Patient Blogs | Substance Abuse
My Top 8 Tips for Staying Sober at Boozy Social Situations
photo of young woman refusing wine

One of the hardest parts of early sobriety is attending events with free-flowing alcohol. Know that you can say “no” to these events, but you don’t have to, especially if you plan ahead and have strategies to help you get through the night without booze. Here’s how I safely navigate these events.

Make sure you have a reason to attend the event.
It helps to know why you are going to a get-together. If it’s a networking event, decide ahead of time who you want to meet or how many connections you’re trying to make. If it’s a friend’s party, take some time and reflect on whether you truly want to go and if you will really enjoy the event, or if you’re going out of guilt, or to meet someone else’s expectations of you. The goal, in the long run, is to only say “yes” to events that are in alignment with who we are and what we want.

Always have a beverage in your hand.
By beverage, I mean sparkling water, Coca-Cola, or any other non-alcoholic beverage. I make a beeline for the bar and get a drink of my choosing before anyone can offer me a boozy one. Sometimes I even carry a La Croix in my purse and pop it open as soon as I’m at the event. This way, when someone offers me a drink, I can say, “No thanks, I’ve already got one.” We can quickly move on and talk about something else.

Prepare a line or two about not drinking.
It’s possible nobody at the party will ask why you’re not drinking, but odds are someone will. The default in our culture is to drink, so anyone going against the grain can attract attention. You can just say, “No, thanks” if someone offers you booze and leave it at that. My go-to line is: “I’ve already had plenty to drink.” They may think that I mean that I’ve had more than a few drinks that evening, but I really mean that I’ve had enough alcohol to last a lifetime. You could also say, “I’m sticking with water tonight” or “I’m taking a break from drinking.” If you’re around friends who think of you as someone who drinks, they may push back and ask more questions. If they do, I like to turn it around and ask them why it’s important to them that I drink. That usually stops that line of questioning.

Drive yourself to the event.
This is a smart choice for several reasons. One, you’ll never have to drive home with someone who is drunk if you drive yourself. Bigger than this, you know you can leave anytime you feel uncomfortable if you take yourself to the event.

Bring an ally.
One of the best strategies to feel comfortable at a gathering is to bring a sober ally. This could be someone who is also sober, or just someone who you trust can make it through an evening without alcohol. 

Leave while you are still having fun.
At any party, even one where alcohol won’t be served, it’s a wise choice to leave on a high note. Most parties naturally rise and peak as they progress, followed by a decline in fun and good vibes. If it’s an event with alcohol, people may start to talk loudly or even repeat stories as the hours pass. Even if it’s a sober party, you may find it taxing to continue to make conversation. Everyone is different in this regard. The amount of time that you can comfortably be at a party varies. It might be 3 hours, or it might be 1 hour. Experiment until you find what works best.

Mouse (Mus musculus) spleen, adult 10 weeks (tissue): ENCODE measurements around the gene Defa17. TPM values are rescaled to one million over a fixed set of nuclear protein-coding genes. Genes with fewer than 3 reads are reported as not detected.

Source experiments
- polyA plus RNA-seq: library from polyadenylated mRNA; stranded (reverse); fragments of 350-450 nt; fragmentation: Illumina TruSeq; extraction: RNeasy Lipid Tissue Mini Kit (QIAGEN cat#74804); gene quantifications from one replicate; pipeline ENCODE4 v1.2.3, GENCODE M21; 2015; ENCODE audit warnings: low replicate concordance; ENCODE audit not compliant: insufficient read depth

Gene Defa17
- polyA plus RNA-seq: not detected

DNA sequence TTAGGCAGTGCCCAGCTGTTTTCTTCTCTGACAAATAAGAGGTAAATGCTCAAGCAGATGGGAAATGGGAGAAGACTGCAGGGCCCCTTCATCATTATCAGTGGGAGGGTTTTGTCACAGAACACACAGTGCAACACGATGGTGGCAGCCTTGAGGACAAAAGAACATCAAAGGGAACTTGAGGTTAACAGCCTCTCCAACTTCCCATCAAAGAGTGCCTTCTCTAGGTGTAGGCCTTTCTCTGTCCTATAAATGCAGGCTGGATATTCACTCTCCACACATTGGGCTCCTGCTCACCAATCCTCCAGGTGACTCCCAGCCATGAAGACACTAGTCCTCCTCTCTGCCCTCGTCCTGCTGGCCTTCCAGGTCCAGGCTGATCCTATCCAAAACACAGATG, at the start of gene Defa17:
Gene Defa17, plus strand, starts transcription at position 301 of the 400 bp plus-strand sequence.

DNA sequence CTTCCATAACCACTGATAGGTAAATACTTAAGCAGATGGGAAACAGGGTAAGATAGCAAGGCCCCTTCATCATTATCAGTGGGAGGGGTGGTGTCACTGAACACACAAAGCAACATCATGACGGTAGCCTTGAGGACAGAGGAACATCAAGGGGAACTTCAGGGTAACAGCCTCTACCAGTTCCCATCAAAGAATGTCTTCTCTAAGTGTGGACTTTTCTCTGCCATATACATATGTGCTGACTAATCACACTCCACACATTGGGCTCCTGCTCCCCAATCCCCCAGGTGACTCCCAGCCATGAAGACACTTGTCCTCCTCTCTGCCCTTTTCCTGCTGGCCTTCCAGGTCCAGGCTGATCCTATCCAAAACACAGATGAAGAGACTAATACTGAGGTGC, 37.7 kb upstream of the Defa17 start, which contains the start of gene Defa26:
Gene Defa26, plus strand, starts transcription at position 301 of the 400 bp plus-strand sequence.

Have an exit strategy.
Before you go, decide what time you will leave so you’re not tempted to overstay. Have a line ready about leaving. If you’re great with boundaries, then a simple, “It’s time for me to leave” is perfect. However, if you’re still finding your footing with boundaries, you may find it helpful to have an excuse handy, such as “I need to go home and let the dog out” or “I have to get up early for a morning work meeting.” 

Plan an activity upon arrival home.
For many people, the transition between a loud, active party and being home alone can feel unsettling. To ease this transition, choose a comforting activity to do as soon as you’re home again. Maybe it’s taking a bath or watching an episode of a favorite TV show while petting the dog. Maybe it’s calling a friend to vent about anything that felt uncomfortable at the party. Maybe it’s practicing a few gentle yoga poses while listening to feel-good music. Anything that helps you get calm and centered before bed works well.



Photo Credit: Peter Cade / Stone via Getty Images

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Brooke Morton

Brooke Morton

Sober since 2013

Brooke Morton has been sober since January 19, 2013. Brooke, 41, is a freelance writer and the founder of Sober Outsiders, a community that is committed to empowering and guiding sober women to create and live their best lives. She is currently working on a book about alcohol and sexual consent. Brooke lives in Orlando with her border collie, Pippy.

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